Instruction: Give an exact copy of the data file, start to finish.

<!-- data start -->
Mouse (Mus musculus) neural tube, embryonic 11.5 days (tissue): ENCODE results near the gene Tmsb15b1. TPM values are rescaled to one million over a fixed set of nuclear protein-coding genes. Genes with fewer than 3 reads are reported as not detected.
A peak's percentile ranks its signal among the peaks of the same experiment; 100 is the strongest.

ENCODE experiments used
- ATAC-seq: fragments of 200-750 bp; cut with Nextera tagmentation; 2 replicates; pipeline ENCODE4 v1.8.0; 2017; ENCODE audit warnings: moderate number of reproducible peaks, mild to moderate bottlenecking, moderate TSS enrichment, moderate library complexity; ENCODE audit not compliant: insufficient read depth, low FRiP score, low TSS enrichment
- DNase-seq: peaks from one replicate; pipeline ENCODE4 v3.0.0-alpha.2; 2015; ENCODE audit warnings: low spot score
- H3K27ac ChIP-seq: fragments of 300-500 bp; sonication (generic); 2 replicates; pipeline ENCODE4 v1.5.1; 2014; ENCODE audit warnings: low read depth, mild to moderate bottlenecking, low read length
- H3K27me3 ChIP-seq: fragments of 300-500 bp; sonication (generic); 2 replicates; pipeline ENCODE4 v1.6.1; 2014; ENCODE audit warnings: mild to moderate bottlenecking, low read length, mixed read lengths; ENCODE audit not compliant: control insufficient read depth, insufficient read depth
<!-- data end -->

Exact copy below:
Mouse (Mus musculus) neural tube, embryonic 11.5 days (tissue): ENCODE results near the gene Tmsb15b1. TPM values are rescaled to one million over a fixed set of nuclear protein-coding genes. Genes with fewer than 3 reads are reported as not detected.
A peak's percentile ranks its signal among the peaks of the same experiment; 100 is the strongest.

ENCODE experiments used
- ATAC-seq: fragments of 200-750 bp; cut with Nextera tagmentation; 2 replicates; pipeline ENCODE4 v1.8.0; 2017; ENCODE audit warnings: moderate number of reproducible peaks, mild to moderate bottlenecking, moderate TSS enrichment, moderate library complexity; ENCODE audit not compliant: insufficient read depth, low FRiP score, low TSS enrichment
- DNase-seq: peaks from one replicate; pipeline ENCODE4 v3.0.0-alpha.2; 2015; ENCODE audit warnings: low spot score
- H3K27ac ChIP-seq: fragments of 300-500 bp; sonication (generic); 2 replicates; pipeline ENCODE4 v1.5.1; 2014; ENCODE audit warnings: low read depth, mild to moderate bottlenecking, low read length
- H3K27me3 ChIP-seq: fragments of 300-500 bp; sonication (generic); 2 replicates; pipeline ENCODE4 v1.6.1; 2014; ENCODE audit warnings: mild to moderate bottlenecking, low read length, mixed read lengths; ENCODE audit not compliant: control insufficient read depth, insufficient read depth